Another potential issue, and this is something I learned from Miss Snark, is that big dangers such as the death of the world tend to interest readers less than personal dangers. That's not to say the world can't be in danger, but we also want to know what's at stake for your MC.

Overall: I'd like to have some more clarity, but again, I'm very intrigued to know who these characters are.

May thanks to Brenda, Sue and Beth for putting their work out here. I hope others will chime in with their impressions of these first sentences in the comments section. Best wishes for your works in progress!

7 comments:

Anonymous said...

Yay for Linda for continuing to do this!

I'm blunt, please don't take offense to that... By the way, in my own first couple of paragraphs in the previous sampling, I forgot to mention if the MC was a boy or girl and also had a typo "wasn't" in the first sentence, so I'm hardly perfect myself.

Here goes:

Brenda -- Lovely, rich, writing with lots of subtext! I love it that the character secretly loves his/her name and it also gives an indication that his/her mother is more of a free spirit type of woman to have chosen the name, so it does double duty.

My elementary did have the stage in the lunch room...

Issues:

I don't know if "Presley" is a boy or girl, because I've heard the name used for either sex. I agree with Linda that I've never heard of that Elvis song. Maybe change it to Jailhouse Rock, or a song more recognizable? Also, do Middle School kids know who Elvis is? I was also confused as to whether or not the "hall dwellers" were, in fact, the Most Popular kids? Right now it sounds like they might be two different groups of kids?

--CC

Anonymous said...

Beth --


Not a fantasy reader either, so keep that in mind.


I loved the idea that to one person something was an "opportunity, choice" and another character might think its an "accident." Very intriguing to have such opposite points of view.

Issues:

I need some major context! I don't know who the main character is or what his situation is. Which character are we supposed to be relating to, rooting for? Starting with dialogue is really hard for a fantasy book since we aren't sure what world we are in.

I'd say give us a few paragraphs at least to clue us in on what kind of place we're in and who the main characgter is (?)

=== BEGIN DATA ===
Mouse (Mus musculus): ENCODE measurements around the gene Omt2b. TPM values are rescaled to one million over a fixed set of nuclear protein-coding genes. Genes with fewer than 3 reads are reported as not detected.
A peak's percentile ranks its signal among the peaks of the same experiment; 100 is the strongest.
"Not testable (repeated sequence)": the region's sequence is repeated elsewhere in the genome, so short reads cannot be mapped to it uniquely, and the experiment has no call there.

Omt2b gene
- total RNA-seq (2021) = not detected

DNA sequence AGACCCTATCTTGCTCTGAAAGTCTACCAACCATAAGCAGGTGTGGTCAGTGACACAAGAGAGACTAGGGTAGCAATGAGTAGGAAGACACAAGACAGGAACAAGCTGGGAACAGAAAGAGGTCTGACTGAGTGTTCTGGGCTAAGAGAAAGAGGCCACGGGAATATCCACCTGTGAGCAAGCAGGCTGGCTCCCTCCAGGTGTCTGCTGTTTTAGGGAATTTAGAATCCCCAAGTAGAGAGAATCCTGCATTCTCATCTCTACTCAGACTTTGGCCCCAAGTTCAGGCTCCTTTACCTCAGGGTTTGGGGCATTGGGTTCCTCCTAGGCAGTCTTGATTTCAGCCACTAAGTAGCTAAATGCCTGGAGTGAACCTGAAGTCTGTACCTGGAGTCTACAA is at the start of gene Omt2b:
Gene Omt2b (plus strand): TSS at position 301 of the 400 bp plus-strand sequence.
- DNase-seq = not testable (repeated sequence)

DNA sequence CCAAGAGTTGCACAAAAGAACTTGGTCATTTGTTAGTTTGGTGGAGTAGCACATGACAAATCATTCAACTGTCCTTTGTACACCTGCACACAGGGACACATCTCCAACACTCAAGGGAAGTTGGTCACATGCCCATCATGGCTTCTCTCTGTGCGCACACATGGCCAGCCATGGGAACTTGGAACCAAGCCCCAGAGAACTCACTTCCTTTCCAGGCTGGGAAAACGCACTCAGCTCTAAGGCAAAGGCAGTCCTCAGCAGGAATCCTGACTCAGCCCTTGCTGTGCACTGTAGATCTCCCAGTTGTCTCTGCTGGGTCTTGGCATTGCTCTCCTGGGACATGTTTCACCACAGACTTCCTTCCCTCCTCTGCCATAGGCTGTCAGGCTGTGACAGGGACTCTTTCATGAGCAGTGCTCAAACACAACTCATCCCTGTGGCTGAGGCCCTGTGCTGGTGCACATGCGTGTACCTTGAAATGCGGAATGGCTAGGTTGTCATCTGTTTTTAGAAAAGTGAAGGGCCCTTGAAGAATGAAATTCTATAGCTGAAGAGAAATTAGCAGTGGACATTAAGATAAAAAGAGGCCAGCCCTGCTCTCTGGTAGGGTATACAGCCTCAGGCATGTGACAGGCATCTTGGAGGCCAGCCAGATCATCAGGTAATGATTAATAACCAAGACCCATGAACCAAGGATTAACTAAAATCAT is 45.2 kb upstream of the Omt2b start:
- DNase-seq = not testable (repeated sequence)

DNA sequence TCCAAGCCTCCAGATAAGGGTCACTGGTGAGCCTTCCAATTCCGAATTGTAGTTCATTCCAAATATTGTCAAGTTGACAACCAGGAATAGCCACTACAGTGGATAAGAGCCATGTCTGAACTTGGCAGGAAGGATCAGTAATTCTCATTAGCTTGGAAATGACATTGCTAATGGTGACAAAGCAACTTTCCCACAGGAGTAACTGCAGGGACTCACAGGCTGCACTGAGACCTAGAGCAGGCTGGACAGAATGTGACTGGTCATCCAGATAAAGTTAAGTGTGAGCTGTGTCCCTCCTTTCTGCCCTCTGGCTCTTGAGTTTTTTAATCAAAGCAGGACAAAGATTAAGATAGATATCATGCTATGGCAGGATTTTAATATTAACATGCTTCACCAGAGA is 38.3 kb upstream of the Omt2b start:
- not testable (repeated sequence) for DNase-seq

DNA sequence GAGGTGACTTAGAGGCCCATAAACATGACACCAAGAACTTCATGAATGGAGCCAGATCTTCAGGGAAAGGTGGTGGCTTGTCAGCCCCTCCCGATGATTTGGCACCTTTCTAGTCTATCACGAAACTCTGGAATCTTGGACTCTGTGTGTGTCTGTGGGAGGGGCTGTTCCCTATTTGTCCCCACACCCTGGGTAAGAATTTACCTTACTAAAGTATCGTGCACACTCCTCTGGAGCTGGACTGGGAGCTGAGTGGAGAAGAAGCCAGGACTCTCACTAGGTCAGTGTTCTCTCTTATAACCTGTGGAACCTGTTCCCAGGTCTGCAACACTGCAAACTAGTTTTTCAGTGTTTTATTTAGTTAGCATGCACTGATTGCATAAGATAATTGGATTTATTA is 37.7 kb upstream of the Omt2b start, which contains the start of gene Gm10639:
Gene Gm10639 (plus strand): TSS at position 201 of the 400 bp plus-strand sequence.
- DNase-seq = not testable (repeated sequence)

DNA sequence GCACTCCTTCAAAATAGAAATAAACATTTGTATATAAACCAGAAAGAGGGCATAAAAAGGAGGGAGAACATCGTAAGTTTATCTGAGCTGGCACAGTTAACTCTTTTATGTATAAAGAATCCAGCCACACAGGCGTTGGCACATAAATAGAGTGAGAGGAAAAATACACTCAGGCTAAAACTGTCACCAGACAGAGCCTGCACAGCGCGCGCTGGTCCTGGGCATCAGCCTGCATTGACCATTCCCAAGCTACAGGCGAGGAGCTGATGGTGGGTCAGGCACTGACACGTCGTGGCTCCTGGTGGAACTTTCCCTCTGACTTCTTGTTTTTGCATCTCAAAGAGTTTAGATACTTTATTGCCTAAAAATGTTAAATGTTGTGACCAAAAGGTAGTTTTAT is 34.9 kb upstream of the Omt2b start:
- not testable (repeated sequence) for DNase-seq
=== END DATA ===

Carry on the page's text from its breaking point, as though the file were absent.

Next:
--CC

Anonymous said...

Sue--

I loved the sense of motion, both pysically and emotionally, right off the bat. Loved the "cherry sun" line.

Issues:

You are safe to cut one "As Peter raced" or "As Peter ran" because there is no indication that between the first and last line he's stopped running.

Also, the "Humiliating and gloomy," line didn't work for me for some reason. I think it is because we find the Main Character is humiliated by the dialogue he speaks "Vowing dad will never do that again," so saying it twice might be redundant (?)

There's stomach quivering, brain sizzling, and humiliation and anger spurring... is this too many emotions for four lines (?) You could maybe cut "spurring anger" because again, the use of "vow" indicates the MC isn't defeated by what's happened, but is going to spend the book overcoming it(?)

That's a lot of nitpicks, I know. It's hard to judge without the rest of the book to read, so I might be totally off base.

--CC

LindaBudz said...

Oooh, CC, you're good! Thanks so much for these. I'm learning a lot!

cc said...

Ummm... I should be thanking you, Linda, as this will only help me to view my own work with a more critical eye. Why is it so easy to see a minor flaw in someone else's work? Probably because I haven't read theirs a hundred million times!

--CC

Anonymous said...

I tried to post this once before, but it didn't work. I'm hoping this'll get through, but I'll be smart enough to copy it in case I lose it this time!

Thank you again, Linda, for doing this. And I appreciate you dropping in, CC, to offer some comments. I've revised my opening countless times, and it's gotten to the point where my crit partner is begging me not to show it to her again (nicely, of course). I still need feedback, though, so I appreciate it.

My comments on the other entries:
Beth, I agree with what Linda and CC said regarding clarity. I like the feeling of tension you create in this scene, but I had trouble following who was speaking and what the conflict was about. It's such a fine line to walk, one I have trouble navigating, between raising curiosity/questions in the reader's mind and providing context that avoids confusion.

Sue, I love the movement and immediacy of yours. It's great to drop right into action, and I enjoyed the cherry sun too. I agreed with CC that the mixture of emotions seems a bit overwhelming, and I agree that the humiliation sentence could be cut, since it's implied in the dialogue. Also, IMHO, the second sentence is a stronger start (sizzling didn't bother me), but it would be even better if you cut "that had his" and then make "sizzling" do stronger duty. Something like: "It wasn't the heat from the cherry sun that sizzled Peter's brain. Racing from the campsite, he vowed, 'Dad will never get that chance again!'" I think this accomplishes all you set out to do, in fewer words. FWIW...

Thanks again, Linda! I'll be checking back for more.

Brenda

LindaBudz said...

Thank YOU, Brenda ... great comments! I have five more "beginnings" to post, and I'm planning to do so this weekend. This has been a lot of fun!